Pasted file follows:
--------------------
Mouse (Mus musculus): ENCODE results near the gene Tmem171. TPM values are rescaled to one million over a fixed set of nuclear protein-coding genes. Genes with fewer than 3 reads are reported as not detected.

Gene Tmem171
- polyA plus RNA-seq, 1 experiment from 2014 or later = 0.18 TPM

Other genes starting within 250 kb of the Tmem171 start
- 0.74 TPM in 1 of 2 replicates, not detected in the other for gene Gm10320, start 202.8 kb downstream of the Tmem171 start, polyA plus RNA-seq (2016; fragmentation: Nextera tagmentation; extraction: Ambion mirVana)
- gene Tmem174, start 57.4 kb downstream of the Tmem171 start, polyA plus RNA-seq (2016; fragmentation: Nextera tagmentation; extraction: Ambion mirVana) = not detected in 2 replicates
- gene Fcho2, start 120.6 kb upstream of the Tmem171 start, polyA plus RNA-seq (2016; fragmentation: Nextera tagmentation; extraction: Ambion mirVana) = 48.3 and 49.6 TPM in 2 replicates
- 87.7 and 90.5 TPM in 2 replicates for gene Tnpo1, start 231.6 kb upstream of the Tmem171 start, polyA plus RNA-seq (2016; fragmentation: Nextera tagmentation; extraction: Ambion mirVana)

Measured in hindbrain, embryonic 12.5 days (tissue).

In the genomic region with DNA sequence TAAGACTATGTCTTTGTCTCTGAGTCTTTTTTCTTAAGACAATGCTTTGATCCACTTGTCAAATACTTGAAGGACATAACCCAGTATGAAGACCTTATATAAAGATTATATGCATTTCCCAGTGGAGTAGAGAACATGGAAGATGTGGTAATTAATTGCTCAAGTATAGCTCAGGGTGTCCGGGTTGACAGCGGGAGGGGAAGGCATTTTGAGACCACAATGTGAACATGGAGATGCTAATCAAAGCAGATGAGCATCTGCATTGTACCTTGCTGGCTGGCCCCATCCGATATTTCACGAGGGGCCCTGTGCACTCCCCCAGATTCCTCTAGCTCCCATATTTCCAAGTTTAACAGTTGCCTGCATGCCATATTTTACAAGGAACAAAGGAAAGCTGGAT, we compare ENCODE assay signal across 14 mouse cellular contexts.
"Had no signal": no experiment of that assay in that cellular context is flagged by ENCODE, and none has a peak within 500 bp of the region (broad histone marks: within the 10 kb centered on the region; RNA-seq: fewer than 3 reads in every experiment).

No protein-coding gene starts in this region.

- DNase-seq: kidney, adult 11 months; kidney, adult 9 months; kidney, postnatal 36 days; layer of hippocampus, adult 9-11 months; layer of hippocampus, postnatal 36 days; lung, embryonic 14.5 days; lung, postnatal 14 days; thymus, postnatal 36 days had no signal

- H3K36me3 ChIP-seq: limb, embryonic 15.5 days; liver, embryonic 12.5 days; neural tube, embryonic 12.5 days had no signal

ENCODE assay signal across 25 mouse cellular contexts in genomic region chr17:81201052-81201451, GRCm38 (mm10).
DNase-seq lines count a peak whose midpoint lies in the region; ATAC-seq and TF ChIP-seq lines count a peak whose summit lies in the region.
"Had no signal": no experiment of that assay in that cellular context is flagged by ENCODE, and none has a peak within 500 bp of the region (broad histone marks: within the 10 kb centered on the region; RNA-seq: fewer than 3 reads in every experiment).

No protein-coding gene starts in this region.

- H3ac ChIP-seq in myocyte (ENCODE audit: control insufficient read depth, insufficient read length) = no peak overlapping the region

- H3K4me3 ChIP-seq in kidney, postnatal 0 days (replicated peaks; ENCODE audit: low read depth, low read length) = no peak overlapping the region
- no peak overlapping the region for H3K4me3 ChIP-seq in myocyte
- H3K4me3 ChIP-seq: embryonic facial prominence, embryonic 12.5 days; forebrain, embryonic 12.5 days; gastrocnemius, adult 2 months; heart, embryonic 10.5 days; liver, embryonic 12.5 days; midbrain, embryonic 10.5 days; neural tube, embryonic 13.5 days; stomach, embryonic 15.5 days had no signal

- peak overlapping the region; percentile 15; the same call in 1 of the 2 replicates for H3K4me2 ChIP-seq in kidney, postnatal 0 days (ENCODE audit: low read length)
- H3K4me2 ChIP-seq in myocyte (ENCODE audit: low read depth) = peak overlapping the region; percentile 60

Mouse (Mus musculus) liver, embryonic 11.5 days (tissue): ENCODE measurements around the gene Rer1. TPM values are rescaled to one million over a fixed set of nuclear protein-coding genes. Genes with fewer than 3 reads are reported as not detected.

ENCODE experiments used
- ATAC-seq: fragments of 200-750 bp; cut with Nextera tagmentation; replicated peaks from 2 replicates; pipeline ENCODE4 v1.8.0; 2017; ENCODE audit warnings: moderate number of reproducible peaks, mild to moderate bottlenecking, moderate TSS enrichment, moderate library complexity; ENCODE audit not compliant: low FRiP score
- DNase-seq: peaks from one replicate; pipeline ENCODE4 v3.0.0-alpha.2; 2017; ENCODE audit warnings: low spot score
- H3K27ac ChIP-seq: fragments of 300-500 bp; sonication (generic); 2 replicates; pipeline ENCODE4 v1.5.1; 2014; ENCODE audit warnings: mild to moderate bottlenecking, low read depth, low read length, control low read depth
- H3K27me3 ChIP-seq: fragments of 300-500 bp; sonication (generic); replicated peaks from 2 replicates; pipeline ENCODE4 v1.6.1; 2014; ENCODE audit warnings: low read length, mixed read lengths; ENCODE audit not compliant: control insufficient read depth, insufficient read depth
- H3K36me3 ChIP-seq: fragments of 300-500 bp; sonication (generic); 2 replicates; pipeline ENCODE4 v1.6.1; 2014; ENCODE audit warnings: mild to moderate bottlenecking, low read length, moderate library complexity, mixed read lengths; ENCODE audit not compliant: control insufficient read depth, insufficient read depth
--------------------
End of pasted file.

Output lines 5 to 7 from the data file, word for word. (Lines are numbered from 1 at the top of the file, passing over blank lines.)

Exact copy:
- 0.74 TPM in 1 of 2 replicates, not detected in the other for gene Gm10320, start 202.8 kb downstream of the Tmem171 start, polyA plus RNA-seq (2016; fragmentation: Nextera tagmentation; extraction: Ambion mirVana)
- gene Tmem174, start 57.4 kb downstream of the Tmem171 start, polyA plus RNA-seq (2016; fragmentation: Nextera tagmentation; extraction: Ambion mirVana) = not detected in 2 replicates
- gene Fcho2, start 120.6 kb upstream of the Tmem171 start, polyA plus RNA-seq (2016; fragmentation: Nextera tagmentation; extraction: Ambion mirVana) = 48.3 and 49.6 TPM in 2 replicates